The text analysis approach taken by iKnow is different from many other approaches. It breaks texts into sentences, and sentences into concepts and relations. Breaking sentences is done by first trying to identify the relations in a sentence. Verbs can represent relations between concepts in sentences, but other language constructs can signify relations as well.

By starting to identify the relations, iKnow has a better chance of discovering the desired concepts. For example, in the sentence "The programmer found bugs," iKnow considers the verb found to be a relation between the concepts programmer and bugs. In iKnow this is called a concept-relation-concept sequence (CRC). Note that iKnow automatically discards all the stop words from sentences, such as the, an and he.

As indicated, other language constructs can indicate a relation. For example, in the sentence snippet “Mammals, such as elephants and lions …” a relation exists between mammals and elephants and one between mammals and lions. Another example is the sentence “I like the car in the showroom.” Here, the word in represents a relation between the concepts car and showroom. iKnow has been designed to recognize many different language constructs that can identify relations.

If the concepts and relations consist of multiple words, iKnow still recognizes them. For example, in the sentence “The enterprise search market is being reshaped by new consumer experiences,” iKnow discovers that the verb clause is being reshaped by represents the relation between the two concepts enterprise search market and new consumer experiences. These two concepts are called concept-concept pairs (CCs).

To summarize, because of this approach to analyzing texts, no need exists to develop an ontology or thesaurus beforehand. Without them, iKnow can still analyze texts and return various measures that can give valuable insights, such as the frequency of a concept in a text, the dominance of a concept and the proximity or the “semantic distance” between two concepts in a text.


A wealth of information is hidden in the vast amounts of textual data being created every day. The challenge for every organization is to extract valuable business insights from this mountain of textual data. However, current text analysis techniques require an investment upfront in developing thesauri and ontologies. The time to do this doesn’t always exist. This is where text exploration technology comes in. Almost every industry can benefit from deploying text exploration, especially those industries where storing text is crucial for business operations, such as advertising, healthcare, legal, pharmaceuticals, publishing and real estate.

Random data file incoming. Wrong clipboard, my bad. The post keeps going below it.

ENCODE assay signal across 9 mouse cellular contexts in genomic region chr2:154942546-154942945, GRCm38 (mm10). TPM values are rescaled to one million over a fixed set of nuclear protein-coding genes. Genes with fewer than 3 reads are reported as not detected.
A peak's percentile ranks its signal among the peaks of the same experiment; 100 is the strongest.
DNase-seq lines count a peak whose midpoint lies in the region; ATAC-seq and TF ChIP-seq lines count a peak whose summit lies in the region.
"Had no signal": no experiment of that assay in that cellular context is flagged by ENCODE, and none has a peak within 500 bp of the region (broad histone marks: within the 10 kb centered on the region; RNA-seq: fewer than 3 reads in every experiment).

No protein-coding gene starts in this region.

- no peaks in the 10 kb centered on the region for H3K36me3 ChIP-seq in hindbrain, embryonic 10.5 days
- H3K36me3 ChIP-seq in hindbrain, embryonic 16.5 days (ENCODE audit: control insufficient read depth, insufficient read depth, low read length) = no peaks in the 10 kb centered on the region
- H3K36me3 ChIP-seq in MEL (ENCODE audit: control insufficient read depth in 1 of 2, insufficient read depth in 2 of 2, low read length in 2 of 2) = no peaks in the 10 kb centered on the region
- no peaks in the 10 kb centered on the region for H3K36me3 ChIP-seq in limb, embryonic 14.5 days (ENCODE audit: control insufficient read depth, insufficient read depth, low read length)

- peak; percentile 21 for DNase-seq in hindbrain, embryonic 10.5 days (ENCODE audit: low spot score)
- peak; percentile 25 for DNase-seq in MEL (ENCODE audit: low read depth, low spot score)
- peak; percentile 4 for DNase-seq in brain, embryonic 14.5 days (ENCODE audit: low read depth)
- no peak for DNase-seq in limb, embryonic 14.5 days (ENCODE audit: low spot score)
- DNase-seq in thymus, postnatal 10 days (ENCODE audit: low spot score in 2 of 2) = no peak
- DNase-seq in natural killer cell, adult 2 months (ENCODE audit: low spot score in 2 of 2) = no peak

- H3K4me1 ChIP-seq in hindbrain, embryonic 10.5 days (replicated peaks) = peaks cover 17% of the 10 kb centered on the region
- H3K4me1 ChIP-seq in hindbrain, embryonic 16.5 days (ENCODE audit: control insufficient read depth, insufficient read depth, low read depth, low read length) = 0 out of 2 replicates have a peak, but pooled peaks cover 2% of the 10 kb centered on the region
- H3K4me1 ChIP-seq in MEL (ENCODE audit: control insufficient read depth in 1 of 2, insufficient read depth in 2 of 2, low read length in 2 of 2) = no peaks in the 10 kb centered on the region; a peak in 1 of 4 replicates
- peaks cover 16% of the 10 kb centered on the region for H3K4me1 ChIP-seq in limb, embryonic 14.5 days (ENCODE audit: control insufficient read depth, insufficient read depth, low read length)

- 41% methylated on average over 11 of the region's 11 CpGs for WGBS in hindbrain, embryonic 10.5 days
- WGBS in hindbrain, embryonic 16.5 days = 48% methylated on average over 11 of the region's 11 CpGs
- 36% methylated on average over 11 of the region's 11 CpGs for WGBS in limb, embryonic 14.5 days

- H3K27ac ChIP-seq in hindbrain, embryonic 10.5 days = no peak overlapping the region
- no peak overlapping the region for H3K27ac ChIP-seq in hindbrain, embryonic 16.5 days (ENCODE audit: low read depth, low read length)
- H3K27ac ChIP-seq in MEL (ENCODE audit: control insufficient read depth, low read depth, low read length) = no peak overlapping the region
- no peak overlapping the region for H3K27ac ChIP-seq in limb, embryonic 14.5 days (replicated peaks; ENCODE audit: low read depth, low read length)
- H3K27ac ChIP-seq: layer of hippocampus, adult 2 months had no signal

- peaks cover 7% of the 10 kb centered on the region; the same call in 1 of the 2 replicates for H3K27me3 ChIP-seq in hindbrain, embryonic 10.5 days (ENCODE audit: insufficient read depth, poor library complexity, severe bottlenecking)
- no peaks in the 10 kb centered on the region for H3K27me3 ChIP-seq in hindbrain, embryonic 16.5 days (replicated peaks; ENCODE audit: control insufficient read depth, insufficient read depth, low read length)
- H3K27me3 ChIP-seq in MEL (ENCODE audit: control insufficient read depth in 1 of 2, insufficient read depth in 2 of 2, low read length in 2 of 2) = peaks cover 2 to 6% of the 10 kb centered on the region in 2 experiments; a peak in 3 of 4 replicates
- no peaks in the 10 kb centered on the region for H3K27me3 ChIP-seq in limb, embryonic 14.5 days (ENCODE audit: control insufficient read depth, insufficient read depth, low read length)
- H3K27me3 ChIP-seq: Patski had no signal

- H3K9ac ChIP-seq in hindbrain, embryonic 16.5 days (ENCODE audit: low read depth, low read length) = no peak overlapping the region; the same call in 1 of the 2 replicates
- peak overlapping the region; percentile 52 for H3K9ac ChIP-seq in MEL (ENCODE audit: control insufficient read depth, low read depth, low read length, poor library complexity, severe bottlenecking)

This section mentioned iKnow as a potential data exploration technology. Unfortunately, this is the only product of its kind. Hopefully, the market of text exploration tools will grow quickly, because the need is high.

Note: For more information on text exploration and iKnow, see the white paper mentioned at the beginning of this article.

End Notes:
  1. S. Spangler and J. Keulen, Mining the Talk, Unlocking the Business Value in Unstructured Information, IBM Press, 2008.
  2. R.F. van der Lans, Extending Business Intelligence with Text Exploration Technology, June 2013 

SOURCE: Text Exploration: Analyzing Text without the Hassle

  • Rick van der LansRick van der Lans

    Rick is an independent consultant, speaker and author, specializing in data warehousing, business intelligence, database technology and data virtualization. He is managing director and founder of R20/Consultancy. An internationally acclaimed speaker who has lectured worldwide for the last 25 years, he is the chairman of the successful annual European Enterprise Data and Business Intelligence Conference held annually in London. In the summer of 2012 he published his new book Data Virtualization for Business Intelligence Systems. He is also the author of one of the most successful books on SQL, the popular Introduction to SQL, which is available in English, Chinese, Dutch, Italian and German. He has written many white papers for various software vendors. Rick can be contacted by sending an email to rick@r20.nl.

    Editor's Note: Rick's blog and more articles can be accessed through his BeyeNETWORK Expert Channel.